[1]. Allister Sparks, The Mind of South Africa (New York: Knopf, 1992).

[2]. Allister Sparks, Tomorrow is Another Country: The Inside Story of South Africa’s Road to Change (Chicago: University of Chicago Press, 1995).

[3]. Patrick Bond, Elite Transitions: From Apartheid to Neoliberalism in South Africa (London: Pluto Press, 2000).

[4]. Hein Marais, South Africa: Limits to Change: The Political Economy of Transition (New York: Zed Books, 2001). On the transition, also see Ashwin Desai, We Are The Poors: Community Struggle in Post-Apartheid South Africa (New York: Monthly Review Press, 2002); Gillian Hart, Disabling Globalization: Places of Power in Post-Apartheid South Africa (Pietermaritzburg: University of Natal Press, 2002); and Sampie Terreblanche, A History of Inequality in South Africa, 1652-2002 (Pietermaritzburg: University of Natal Press, 2002).


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* *

Mandela, Mbeki and the future

Allister Sparks’s forensic study of South Africa today, Beyond the Miracle, is compelling, says Anthony Sampson

Anthony Sampson


The Observer, Sunday 14 September 2003


Article history

Buy Beyond the Miracle at

Beyond the Miracle

‘You poor fellow, after all you have done, it must be terrible to see what is happening to your country.’ Allister Sparks recalls hearing that often when he travelled abroad. And he quotes his fellow South African writer, Nadine Gordimer, who kept being asked in Europe and America: ‘What is happening to whites?’ ‘They identify only with whites whether consciously or unconsciously,’ Gordimer protested. ‘Because I am white, they assume I do the same.’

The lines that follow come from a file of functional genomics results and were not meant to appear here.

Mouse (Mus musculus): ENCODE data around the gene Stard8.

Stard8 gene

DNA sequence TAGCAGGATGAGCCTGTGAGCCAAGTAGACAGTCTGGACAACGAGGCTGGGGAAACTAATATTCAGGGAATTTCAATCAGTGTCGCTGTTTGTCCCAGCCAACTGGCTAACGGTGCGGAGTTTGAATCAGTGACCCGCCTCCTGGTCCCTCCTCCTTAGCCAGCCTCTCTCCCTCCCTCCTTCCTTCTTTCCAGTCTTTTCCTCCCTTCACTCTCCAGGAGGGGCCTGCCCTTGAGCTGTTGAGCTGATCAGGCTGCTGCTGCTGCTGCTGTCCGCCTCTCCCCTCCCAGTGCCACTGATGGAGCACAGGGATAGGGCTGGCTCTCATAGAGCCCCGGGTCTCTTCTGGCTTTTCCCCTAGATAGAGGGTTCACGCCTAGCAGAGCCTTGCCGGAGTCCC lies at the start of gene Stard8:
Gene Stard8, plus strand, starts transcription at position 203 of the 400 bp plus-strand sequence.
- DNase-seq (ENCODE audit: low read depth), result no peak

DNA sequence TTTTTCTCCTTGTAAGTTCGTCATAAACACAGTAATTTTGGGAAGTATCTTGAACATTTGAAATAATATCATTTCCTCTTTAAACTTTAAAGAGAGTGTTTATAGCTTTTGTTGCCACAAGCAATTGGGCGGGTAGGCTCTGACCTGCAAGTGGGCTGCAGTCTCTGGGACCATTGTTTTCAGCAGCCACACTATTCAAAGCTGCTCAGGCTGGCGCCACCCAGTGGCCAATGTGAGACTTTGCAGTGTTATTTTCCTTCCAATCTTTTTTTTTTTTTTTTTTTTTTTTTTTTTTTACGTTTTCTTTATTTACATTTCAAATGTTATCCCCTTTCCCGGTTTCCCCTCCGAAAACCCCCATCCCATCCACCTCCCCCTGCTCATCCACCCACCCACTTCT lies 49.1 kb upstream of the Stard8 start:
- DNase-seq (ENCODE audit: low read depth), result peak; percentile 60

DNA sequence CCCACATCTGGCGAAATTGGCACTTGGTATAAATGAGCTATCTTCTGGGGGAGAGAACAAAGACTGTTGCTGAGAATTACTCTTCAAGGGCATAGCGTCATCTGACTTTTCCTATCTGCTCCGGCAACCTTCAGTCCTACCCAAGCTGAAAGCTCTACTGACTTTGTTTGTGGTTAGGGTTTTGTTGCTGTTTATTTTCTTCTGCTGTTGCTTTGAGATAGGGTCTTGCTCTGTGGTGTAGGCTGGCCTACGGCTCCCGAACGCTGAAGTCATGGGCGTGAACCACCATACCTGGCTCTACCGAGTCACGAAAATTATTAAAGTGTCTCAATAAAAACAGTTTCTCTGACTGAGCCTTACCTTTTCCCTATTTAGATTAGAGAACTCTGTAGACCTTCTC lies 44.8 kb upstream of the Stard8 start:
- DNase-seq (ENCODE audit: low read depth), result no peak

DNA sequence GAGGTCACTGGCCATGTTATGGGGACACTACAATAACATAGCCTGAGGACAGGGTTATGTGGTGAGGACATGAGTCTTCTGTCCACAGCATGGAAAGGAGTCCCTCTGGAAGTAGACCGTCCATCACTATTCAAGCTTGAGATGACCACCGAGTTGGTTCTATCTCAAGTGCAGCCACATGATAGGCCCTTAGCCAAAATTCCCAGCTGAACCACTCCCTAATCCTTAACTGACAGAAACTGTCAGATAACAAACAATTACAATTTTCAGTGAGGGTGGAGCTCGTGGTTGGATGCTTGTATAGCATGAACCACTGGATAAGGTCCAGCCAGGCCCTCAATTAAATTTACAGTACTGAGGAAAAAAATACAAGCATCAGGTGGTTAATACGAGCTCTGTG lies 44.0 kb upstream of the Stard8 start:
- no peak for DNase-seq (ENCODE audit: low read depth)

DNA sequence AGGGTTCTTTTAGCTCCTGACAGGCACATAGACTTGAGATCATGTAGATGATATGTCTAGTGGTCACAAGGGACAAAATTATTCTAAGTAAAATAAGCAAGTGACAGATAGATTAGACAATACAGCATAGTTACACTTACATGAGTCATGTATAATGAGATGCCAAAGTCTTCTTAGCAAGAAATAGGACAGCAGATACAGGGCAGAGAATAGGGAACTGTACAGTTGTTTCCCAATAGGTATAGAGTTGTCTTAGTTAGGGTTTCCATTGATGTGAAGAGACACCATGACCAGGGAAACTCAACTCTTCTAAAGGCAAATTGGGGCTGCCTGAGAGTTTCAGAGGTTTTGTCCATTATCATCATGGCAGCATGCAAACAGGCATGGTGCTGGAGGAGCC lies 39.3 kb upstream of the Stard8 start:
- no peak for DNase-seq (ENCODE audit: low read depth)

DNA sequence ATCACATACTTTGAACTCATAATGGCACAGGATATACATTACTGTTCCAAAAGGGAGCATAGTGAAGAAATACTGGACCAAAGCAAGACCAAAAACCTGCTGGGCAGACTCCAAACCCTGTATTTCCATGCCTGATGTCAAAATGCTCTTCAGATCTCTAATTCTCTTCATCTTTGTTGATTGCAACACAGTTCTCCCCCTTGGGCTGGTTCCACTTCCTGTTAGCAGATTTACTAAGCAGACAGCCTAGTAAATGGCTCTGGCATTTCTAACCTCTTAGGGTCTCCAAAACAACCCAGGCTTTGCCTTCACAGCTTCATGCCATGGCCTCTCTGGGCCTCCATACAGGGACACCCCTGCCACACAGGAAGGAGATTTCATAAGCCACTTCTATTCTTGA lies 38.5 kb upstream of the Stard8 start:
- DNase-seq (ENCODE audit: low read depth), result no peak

Sparks is a doyen of South African journalism, the author of one of the best histories of his country and a former correspondent for The Observer. But he does not automatically identify with whites: he worked closely with black writers and broadcasters before and after the Mandela government came to power in 1994, and he is well-placed to assess what has happened to his country since, among all the races.

He has some unease about calling his book Beyond the Miracle, for the change that has taken place in South Africa, he says, was not really a miracle. It ‘was brought about not by some Damascus Road revelation , but by ordinary, fallible human beings who ultimately recognised that they had been cast together by the forces of history’.

But having witnessed the transformation at close quarters, and having lived in the midst of it, he has no doubts about the extent of the achievement. As he writes: ‘An equivalent settlement in the Middle East would see Israel, the West Bank and the Gaza Strip consolidated into a single secular state which, before long, would be ruled over by a Palestinian majority government and in which Jews could live in peace and security as a minority group.’

He provides vivid accounts of different aspects of the reconciliation process, most notably the Truth and Reconciliation Commission, which was able to put the truth of past atrocities on record ‘to a degree unequalled by any post-conflict inquiry’. And he describes how South Africa has survived the extraordinary economic problems, including the dwindling of gold production on which much of its wealth was based.